ASU-led team uses radio astronomy to answer questions that astrophysicists have long pondered
Long ago, about 400,000 years after the beginning of the universe —the Big Bang — the universe was dark. There were no stars or galaxies, and the universe was filled primarily with neutral hydrogen gas.
Then, for the next 50 million-100 million years, gravity slowly pulled the densest regions of gas together until they collapsed in some places to form the first stars.
What were those first stars like and when did they form? How did they affect the rest of the universe? These are questions astronomers and astrophysicists have long pondered.
Now, after 12 years of experimental effort, a team of scientists, led by Arizona State University School of Earth and Space Exploration astronomer Judd Bowman, has detected indications of the earliest stars in the universe. Using radio signals, the detection provides the first evidence for the oldest ancestors in our cosmic family tree, born a mere 180 million years after the universe began.
“There was a great technical challenge to making this detection, as sources of noise can be a thousand times brighter than the signal — it’s like being in the middle of a hurricane and trying to hear the flap of a hummingbird’s wing,” said Peter Kurczynski, the National Science Foundation program officer who supported this study. "These researchers with a small radio antenna in the desert have seen farther than the most powerful space telescopes, opening a new window on the early universe.”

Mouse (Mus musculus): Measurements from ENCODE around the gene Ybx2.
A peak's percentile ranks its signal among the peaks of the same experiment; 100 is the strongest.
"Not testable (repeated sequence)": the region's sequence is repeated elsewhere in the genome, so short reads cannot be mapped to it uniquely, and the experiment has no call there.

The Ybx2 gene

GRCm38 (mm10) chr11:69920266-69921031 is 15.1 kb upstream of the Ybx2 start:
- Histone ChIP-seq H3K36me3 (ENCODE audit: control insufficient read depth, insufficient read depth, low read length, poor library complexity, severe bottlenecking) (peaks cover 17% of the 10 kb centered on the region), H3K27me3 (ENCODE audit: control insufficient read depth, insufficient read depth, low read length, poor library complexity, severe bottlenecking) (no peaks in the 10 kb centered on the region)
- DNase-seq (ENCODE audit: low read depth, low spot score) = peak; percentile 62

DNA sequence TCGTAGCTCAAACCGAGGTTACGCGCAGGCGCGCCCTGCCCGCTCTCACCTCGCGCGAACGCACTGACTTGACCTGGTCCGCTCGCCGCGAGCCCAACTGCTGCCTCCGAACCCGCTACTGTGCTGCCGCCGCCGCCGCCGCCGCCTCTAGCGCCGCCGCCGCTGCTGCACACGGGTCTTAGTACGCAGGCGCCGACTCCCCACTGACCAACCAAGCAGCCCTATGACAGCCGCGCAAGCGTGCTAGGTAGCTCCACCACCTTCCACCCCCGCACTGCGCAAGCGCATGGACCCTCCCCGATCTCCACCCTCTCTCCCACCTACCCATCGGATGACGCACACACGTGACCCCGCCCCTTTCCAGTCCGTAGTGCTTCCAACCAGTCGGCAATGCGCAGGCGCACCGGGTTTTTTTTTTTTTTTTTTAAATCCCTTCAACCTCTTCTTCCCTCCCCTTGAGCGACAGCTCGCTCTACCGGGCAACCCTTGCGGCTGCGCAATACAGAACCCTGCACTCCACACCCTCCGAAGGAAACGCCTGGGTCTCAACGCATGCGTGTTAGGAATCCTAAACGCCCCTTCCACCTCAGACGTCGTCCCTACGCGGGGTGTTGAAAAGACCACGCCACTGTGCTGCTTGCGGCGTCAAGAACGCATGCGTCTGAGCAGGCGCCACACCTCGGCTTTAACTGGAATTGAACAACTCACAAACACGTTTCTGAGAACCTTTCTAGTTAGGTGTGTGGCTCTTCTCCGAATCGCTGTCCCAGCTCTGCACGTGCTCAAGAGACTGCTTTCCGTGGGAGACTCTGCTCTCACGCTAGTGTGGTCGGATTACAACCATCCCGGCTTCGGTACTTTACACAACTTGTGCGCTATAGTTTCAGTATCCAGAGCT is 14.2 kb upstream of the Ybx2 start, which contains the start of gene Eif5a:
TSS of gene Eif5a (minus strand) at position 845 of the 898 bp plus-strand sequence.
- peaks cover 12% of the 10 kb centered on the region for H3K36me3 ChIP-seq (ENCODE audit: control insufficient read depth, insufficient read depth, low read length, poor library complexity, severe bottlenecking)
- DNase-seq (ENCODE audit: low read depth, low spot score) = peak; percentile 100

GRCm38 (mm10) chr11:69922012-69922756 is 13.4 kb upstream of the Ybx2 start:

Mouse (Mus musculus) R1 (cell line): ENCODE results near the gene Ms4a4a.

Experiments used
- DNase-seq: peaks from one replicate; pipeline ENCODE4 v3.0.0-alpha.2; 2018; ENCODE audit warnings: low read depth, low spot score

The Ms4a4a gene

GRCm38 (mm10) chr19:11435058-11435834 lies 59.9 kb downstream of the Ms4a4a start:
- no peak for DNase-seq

To find these fingerprints, Bowman’s team used a ground-based instrument called a radio spectrometer, located at the Australian national science agency's (CSIRO) Murchison Radio-astronomy Observatory (MRO) in Western Australia. Through their Experiment to Detect the Global EoR Signature (EDGES), the team measured the average radio spectrum of all the astronomical signals received across most of the Southern Hemisphere sky and looked for small changes in power as a function of wavelength (or frequency).
As radio waves enter the ground-based antenna, they are amplified by a receiver, and then digitized and recorded by computer, similar to how FM radio and TV receivers work. The difference is that the instrument is very precisely calibrated and designed to perform as uniformly as possible across many radio wavelengths.
The signals detected by the radio spectrometer in this study came from primordial hydrogen gas that filled the young universe and existed between all the stars and galaxies. These signals hold a wealth of information that opens a new window on how early stars — and later, black holes and galaxies — formed and evolved.
“It is unlikely that we’ll be able to see any earlier into the history of stars in our lifetimes,” said Bowman. “This project shows that a promising new technique can work and has paved the way for decades of new astrophysical discoveries.”
This detection highlights the exceptional radio quietness of the MRO, particularly as the feature found by EDGES overlaps the frequency range used by FM radio stations. Australian national legislation limits the use of radio transmitters within 161.5 miles (260 km) of the site, substantially reducing interference that could otherwise drown out sensitive astronomy observations.